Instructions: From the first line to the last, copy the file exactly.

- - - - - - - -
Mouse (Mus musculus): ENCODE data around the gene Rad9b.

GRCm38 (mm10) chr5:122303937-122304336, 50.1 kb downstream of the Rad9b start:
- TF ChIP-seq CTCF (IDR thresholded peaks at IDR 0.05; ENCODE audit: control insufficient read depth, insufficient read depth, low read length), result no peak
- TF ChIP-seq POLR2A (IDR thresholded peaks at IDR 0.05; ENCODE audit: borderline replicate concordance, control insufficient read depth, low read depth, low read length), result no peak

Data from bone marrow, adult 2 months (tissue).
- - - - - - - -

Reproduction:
Mouse (Mus musculus): ENCODE data around the gene Rad9b.

GRCm38 (mm10) chr5:122303937-122304336, 50.1 kb downstream of the Rad9b start:
- TF ChIP-seq CTCF (IDR thresholded peaks at IDR 0.05; ENCODE audit: control insufficient read depth, insufficient read depth, low read length), result no peak
- TF ChIP-seq POLR2A (IDR thresholded peaks at IDR 0.05; ENCODE audit: borderline replicate concordance, control insufficient read depth, low read depth, low read length), result no peak

Data from bone marrow, adult 2 months (tissue).